Good news for those of us who struggle when it come to online clothes shopping. Original Stitch will finally be launching their long-awaited Bodygram service this summer. The service will provide users with accurate and precise body measurements based only on front and side photos. This technology can be applied into making custom shirts without the need to visit a tailor.
“Bodygram gives you full body measurements as accurate as taken by professional tailors from just two photos on your phone. Simply take a front photo and a side photo and upload to our cloud and you will receive a push notification within minutes when your Bodygram sizing report is ready,” said Jin Koh, CEO of Original Stitch.
“In the sizing report, you will find your full body measurements including neck, sleeve, shoulder, chest, waist, hip, etc. Bodygram is capable of producing sizing results within 99 percent accuracy compared to professional human tailors.”
The Bodygram technology is a potentially genius solution to a problem which many individuals with not-so-standard body types face on a regular basis. Even with the help of a tailor, measurements can vary slightly from what they actually are, leading to poorly cut shirts or pants. If you order a custom shirt from Bodygram, Koh stated that his team will offer free returns.
“Bodygram is the first sizing technology that works on your phone, capable of giving you highly accurate sizing result from just two photos with you wearing normal clothing on any background,” explains Koh. “Legacy technologies on the market today require you to wear a very tight-fitting spandex suit, take 360 photos of you and require a plain background to work. Other technologies give you accuracy with five inches deviation in accuracy while Bodygram is the first technology to give you sub-one-inch accuracy.”
“We are the first to use both computer vision and machine learning techniques to solve the problem of predicting your body shape underneath the clothes. Once we predicted your body shape we wrote our proprietary algorithm to calculate the circumferences and the length for each part of the body.” Koh believes in his product and is optimistic that it will reduce the rate of returns.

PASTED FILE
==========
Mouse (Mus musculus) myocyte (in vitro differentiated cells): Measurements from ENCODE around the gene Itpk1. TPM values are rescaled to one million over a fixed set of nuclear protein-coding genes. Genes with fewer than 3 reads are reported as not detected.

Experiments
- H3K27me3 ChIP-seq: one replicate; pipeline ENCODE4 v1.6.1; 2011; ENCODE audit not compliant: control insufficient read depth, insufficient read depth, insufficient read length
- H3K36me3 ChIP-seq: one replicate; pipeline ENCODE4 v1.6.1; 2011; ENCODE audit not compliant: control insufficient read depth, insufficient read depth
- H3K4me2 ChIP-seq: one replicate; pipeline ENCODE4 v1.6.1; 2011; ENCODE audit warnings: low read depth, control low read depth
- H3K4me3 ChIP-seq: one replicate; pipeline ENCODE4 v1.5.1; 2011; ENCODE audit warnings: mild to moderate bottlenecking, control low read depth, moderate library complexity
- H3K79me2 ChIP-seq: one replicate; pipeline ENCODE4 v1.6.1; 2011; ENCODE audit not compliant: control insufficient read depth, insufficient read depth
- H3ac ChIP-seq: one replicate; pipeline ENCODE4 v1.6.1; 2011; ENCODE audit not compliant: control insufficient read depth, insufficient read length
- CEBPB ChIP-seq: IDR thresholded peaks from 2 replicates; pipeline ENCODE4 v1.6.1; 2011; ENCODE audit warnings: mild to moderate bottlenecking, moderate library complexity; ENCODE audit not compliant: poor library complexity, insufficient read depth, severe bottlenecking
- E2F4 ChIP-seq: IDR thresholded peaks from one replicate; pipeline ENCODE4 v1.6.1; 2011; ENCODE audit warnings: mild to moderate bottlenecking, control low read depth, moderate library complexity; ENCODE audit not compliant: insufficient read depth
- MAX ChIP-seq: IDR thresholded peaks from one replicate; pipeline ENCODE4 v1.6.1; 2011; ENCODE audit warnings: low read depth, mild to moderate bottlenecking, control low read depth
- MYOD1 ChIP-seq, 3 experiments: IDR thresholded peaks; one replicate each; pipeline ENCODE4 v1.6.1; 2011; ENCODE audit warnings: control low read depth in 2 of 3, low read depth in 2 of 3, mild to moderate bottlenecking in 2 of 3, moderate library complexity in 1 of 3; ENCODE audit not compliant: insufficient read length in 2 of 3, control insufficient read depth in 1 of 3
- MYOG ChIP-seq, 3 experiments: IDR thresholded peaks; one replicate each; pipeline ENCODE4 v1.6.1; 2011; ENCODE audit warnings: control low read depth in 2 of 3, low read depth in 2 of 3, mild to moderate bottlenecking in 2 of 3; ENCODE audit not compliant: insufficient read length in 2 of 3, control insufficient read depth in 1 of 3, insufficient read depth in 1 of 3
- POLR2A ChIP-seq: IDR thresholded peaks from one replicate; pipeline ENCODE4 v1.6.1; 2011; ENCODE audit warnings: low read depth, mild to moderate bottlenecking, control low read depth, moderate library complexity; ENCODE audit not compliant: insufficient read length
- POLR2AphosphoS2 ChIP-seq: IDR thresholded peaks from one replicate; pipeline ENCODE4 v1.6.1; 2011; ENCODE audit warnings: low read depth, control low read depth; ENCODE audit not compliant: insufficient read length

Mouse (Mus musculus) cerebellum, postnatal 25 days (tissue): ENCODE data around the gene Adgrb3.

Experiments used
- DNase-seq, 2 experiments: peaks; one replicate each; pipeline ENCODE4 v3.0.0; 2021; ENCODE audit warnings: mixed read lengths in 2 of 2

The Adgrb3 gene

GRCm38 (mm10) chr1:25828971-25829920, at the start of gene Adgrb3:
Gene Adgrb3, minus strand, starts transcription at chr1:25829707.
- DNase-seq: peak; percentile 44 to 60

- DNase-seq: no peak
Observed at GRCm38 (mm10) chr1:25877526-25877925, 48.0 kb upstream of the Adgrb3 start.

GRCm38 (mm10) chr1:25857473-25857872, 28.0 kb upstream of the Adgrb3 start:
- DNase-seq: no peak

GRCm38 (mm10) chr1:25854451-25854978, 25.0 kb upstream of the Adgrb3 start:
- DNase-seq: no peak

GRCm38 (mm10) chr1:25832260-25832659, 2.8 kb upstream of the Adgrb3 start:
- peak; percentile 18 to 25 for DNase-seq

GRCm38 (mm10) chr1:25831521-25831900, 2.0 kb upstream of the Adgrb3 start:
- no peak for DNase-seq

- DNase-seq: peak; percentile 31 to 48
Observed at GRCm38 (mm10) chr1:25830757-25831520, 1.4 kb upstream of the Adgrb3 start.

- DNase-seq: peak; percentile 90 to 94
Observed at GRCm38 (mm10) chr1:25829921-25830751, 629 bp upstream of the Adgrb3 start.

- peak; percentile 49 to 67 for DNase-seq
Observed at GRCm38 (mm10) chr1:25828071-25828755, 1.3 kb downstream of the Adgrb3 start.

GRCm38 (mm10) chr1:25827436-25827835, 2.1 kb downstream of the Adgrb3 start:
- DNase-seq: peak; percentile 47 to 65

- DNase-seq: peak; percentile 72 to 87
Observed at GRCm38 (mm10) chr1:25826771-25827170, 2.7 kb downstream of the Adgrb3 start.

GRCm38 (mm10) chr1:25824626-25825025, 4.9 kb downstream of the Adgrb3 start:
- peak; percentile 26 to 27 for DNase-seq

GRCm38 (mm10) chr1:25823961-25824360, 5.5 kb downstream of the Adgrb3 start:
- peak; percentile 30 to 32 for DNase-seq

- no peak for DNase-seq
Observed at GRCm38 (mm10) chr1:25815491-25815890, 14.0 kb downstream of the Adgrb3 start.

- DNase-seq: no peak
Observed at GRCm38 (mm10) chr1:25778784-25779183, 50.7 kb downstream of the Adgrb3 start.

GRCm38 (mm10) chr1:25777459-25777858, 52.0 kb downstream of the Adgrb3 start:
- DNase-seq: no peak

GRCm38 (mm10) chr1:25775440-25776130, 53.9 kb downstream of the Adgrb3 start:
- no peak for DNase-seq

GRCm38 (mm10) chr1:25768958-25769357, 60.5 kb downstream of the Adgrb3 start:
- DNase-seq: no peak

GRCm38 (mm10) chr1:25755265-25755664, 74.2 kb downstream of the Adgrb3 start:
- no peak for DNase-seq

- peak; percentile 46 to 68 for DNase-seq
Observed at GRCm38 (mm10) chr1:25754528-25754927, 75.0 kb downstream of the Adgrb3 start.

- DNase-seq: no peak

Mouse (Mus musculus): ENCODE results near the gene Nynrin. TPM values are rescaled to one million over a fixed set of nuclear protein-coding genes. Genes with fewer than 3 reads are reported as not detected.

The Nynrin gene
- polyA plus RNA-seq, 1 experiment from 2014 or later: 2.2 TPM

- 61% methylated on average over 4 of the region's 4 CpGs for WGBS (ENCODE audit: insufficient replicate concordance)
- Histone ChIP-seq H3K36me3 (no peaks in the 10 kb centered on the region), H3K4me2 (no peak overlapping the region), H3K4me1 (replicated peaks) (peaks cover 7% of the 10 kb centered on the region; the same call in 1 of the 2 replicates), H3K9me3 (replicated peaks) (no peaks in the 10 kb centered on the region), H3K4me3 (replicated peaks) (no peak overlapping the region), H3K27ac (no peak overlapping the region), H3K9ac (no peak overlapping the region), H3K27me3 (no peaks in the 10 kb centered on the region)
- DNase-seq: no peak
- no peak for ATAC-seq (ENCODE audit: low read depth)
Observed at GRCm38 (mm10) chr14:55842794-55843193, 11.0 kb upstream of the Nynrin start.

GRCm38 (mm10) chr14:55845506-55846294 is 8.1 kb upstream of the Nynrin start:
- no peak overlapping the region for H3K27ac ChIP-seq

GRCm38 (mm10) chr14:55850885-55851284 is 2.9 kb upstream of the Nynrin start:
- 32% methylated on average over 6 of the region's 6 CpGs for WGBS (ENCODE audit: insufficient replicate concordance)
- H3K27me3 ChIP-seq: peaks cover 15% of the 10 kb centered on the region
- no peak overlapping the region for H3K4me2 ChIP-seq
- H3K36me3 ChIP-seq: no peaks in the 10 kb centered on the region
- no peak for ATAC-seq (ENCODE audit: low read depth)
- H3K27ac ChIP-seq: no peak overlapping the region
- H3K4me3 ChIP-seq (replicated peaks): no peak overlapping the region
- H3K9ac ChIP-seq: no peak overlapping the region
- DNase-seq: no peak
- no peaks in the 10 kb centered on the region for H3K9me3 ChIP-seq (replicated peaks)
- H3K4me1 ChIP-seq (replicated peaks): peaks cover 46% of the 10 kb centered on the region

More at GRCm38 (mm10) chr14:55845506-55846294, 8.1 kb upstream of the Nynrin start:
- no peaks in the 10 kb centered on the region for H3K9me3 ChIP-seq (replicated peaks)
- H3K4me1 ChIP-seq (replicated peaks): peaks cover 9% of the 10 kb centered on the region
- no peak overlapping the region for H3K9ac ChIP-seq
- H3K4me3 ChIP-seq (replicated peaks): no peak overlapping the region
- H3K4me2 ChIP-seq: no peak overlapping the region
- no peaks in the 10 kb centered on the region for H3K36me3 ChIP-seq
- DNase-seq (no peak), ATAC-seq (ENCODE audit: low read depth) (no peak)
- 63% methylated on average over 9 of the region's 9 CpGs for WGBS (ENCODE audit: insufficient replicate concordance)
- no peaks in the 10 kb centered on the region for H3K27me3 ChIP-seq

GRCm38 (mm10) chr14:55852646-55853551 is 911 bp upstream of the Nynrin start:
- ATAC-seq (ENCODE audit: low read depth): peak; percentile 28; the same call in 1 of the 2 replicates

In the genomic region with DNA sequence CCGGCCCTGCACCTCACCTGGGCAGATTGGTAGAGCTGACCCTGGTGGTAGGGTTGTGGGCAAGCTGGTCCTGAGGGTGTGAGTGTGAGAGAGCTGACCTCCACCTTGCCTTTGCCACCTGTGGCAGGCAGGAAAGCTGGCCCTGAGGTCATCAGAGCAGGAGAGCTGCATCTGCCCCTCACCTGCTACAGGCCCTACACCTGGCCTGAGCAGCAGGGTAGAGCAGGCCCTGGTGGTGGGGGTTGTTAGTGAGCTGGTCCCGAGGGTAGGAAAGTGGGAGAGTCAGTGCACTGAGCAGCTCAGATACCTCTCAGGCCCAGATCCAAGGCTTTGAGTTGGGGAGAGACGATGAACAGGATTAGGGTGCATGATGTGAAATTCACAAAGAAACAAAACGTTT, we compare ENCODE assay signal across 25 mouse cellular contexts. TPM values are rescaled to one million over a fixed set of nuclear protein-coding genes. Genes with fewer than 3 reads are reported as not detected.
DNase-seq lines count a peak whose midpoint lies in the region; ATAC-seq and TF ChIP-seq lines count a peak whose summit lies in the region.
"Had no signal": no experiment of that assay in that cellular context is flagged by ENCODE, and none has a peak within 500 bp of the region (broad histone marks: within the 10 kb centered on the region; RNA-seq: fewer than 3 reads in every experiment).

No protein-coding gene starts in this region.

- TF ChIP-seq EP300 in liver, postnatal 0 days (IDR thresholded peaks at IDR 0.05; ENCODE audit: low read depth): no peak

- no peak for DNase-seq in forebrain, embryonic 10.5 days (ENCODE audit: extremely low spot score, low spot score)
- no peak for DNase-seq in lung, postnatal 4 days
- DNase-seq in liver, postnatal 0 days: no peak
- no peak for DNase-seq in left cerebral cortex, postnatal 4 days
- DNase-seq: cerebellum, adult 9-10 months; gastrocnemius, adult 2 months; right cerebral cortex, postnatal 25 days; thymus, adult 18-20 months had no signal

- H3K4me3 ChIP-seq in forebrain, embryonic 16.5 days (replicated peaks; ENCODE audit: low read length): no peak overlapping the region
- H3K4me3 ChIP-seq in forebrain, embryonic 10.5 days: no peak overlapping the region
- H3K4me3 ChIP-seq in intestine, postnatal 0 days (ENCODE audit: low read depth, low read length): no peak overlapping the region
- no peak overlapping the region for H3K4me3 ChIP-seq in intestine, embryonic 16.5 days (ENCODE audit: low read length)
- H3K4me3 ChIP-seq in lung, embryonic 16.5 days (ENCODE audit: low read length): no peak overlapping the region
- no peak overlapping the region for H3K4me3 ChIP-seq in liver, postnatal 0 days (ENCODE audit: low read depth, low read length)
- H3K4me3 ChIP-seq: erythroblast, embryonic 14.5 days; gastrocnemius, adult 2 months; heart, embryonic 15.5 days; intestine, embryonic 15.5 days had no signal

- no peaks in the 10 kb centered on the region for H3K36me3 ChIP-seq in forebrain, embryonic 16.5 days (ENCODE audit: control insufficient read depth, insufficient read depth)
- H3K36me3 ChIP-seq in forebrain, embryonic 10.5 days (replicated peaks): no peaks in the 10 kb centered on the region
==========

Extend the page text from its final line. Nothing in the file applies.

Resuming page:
“It’s not uncommon to see clothing return rates reaching in the 40-50 percent range,” he explains. “Apparel clothing sales is among the lowest penetration in online shopping.”
“Chesty” Puller: The Most Decorated Marine In American History
We thought we’d shed some light on one of the most decorated and beloved American heroes of the last century – Lewis Burwell Puller, better known in the military world as “Chesty” Puller. If it wasn’t for people like him, The United States of America might look very different today. Having come from humble beginnings in West Point, Virginia, young Puller always wanted to follow in his ancestors’ footsteps and defend his country. Many people in his family served in major American wars such as the Revolutionary War and the Civil War. It’s quite amazing just how far Puller’s legacy still goes until this very day. Join us as we explore the remarkable story of “Chesty” Puller, one of the most decorated Marines in American history.
Marines Still Sing His Name Today
In honor of Veteran’s Day, we thought it was only fitting to shed some light on one of the most decorated marines in U.S. history – “Chesty” Puller.
From his humble roots in West Point, Virginia to fighting in some of the biggest wars in human history, Chesty Puller was one of the bravest military figures of American history. Here is the remarkable true story of one of American’s greatest heroes whose name is still sung by U.S. Marines today.